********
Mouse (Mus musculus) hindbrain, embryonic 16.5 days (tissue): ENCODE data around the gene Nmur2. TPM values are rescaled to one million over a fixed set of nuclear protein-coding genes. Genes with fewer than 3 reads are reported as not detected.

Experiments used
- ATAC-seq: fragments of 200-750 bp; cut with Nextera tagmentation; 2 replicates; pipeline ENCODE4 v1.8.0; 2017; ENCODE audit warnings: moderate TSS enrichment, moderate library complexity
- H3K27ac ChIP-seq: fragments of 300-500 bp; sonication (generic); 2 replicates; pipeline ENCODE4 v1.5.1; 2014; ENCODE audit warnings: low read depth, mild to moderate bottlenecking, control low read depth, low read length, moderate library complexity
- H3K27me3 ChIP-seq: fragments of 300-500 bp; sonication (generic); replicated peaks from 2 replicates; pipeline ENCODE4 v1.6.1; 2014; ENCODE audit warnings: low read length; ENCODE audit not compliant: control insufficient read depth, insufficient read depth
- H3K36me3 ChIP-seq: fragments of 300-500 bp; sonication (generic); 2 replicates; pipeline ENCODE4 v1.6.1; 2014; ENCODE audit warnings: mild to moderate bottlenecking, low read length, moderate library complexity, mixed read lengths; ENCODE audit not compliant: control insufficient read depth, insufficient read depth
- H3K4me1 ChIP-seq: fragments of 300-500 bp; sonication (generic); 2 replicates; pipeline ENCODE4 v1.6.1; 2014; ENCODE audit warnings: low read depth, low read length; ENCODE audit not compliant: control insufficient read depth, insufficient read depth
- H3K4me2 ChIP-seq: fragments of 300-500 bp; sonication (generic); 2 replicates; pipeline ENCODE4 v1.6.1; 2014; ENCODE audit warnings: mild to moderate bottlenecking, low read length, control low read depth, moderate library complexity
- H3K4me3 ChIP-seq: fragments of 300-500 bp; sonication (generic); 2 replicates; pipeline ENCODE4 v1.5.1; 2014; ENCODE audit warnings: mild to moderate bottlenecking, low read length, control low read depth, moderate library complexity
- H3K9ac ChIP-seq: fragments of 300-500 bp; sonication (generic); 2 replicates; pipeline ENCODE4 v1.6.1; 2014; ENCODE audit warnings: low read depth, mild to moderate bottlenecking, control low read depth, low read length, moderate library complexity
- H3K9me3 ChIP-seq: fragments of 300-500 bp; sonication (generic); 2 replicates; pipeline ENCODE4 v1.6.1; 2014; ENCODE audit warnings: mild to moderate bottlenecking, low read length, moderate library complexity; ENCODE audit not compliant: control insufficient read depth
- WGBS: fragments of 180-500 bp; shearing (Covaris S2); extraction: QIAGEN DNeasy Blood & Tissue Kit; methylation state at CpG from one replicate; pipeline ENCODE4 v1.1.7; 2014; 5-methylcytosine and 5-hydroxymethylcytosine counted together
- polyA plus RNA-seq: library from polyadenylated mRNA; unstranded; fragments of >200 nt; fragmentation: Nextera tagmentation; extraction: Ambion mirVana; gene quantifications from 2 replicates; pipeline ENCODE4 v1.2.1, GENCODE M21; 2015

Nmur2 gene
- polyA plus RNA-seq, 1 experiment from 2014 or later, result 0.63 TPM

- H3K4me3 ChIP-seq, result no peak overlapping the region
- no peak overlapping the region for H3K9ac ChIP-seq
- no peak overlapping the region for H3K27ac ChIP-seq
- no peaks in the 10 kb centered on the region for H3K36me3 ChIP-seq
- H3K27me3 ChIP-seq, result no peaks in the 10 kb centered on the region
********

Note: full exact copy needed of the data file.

Mouse (Mus musculus) hindbrain, embryonic 16.5 days (tissue): ENCODE data around the gene Nmur2. TPM values are rescaled to one million over a fixed set of nuclear protein-coding genes. Genes with fewer than 3 reads are reported as not detected.

Experiments used
- ATAC-seq: fragments of 200-750 bp; cut with Nextera tagmentation; 2 replicates; pipeline ENCODE4 v1.8.0; 2017; ENCODE audit warnings: moderate TSS enrichment, moderate library complexity
- H3K27ac ChIP-seq: fragments of 300-500 bp; sonication (generic); 2 replicates; pipeline ENCODE4 v1.5.1; 2014; ENCODE audit warnings: low read depth, mild to moderate bottlenecking, control low read depth, low read length, moderate library complexity
- H3K27me3 ChIP-seq: fragments of 300-500 bp; sonication (generic); replicated peaks from 2 replicates; pipeline ENCODE4 v1.6.1; 2014; ENCODE audit warnings: low read length; ENCODE audit not compliant: control insufficient read depth, insufficient read depth
- H3K36me3 ChIP-seq: fragments of 300-500 bp; sonication (generic); 2 replicates; pipeline ENCODE4 v1.6.1; 2014; ENCODE audit warnings: mild to moderate bottlenecking, low read length, moderate library complexity, mixed read lengths; ENCODE audit not compliant: control insufficient read depth, insufficient read depth
- H3K4me1 ChIP-seq: fragments of 300-500 bp; sonication (generic); 2 replicates; pipeline ENCODE4 v1.6.1; 2014; ENCODE audit warnings: low read depth, low read length; ENCODE audit not compliant: control insufficient read depth, insufficient read depth
- H3K4me2 ChIP-seq: fragments of 300-500 bp; sonication (generic); 2 replicates; pipeline ENCODE4 v1.6.1; 2014; ENCODE audit warnings: mild to moderate bottlenecking, low read length, control low read depth, moderate library complexity
- H3K4me3 ChIP-seq: fragments of 300-500 bp; sonication (generic); 2 replicates; pipeline ENCODE4 v1.5.1; 2014; ENCODE audit warnings: mild to moderate bottlenecking, low read length, control low read depth, moderate library complexity
- H3K9ac ChIP-seq: fragments of 300-500 bp; sonication (generic); 2 replicates; pipeline ENCODE4 v1.6.1; 2014; ENCODE audit warnings: low read depth, mild to moderate bottlenecking, control low read depth, low read length, moderate library complexity
- H3K9me3 ChIP-seq: fragments of 300-500 bp; sonication (generic); 2 replicates; pipeline ENCODE4 v1.6.1; 2014; ENCODE audit warnings: mild to moderate bottlenecking, low read length, moderate library complexity; ENCODE audit not compliant: control insufficient read depth
- WGBS: fragments of 180-500 bp; shearing (Covaris S2); extraction: QIAGEN DNeasy Blood & Tissue Kit; methylation state at CpG from one replicate; pipeline ENCODE4 v1.1.7; 2014; 5-methylcytosine and 5-hydroxymethylcytosine counted together
- polyA plus RNA-seq: library from polyadenylated mRNA; unstranded; fragments of >200 nt; fragmentation: Nextera tagmentation; extraction: Ambion mirVana; gene quantifications from 2 replicates; pipeline ENCODE4 v1.2.1, GENCODE M21; 2015

Nmur2 gene
- polyA plus RNA-seq, 1 experiment from 2014 or later, result 0.63 TPM

- H3K4me3 ChIP-seq, result no peak overlapping the region
- no peak overlapping the region for H3K9ac ChIP-seq
- no peak overlapping the region for H3K27ac ChIP-seq
- no peaks in the 10 kb centered on the region for H3K36me3 ChIP-seq
- H3K27me3 ChIP-seq, result no peaks in the 10 kb centered on the region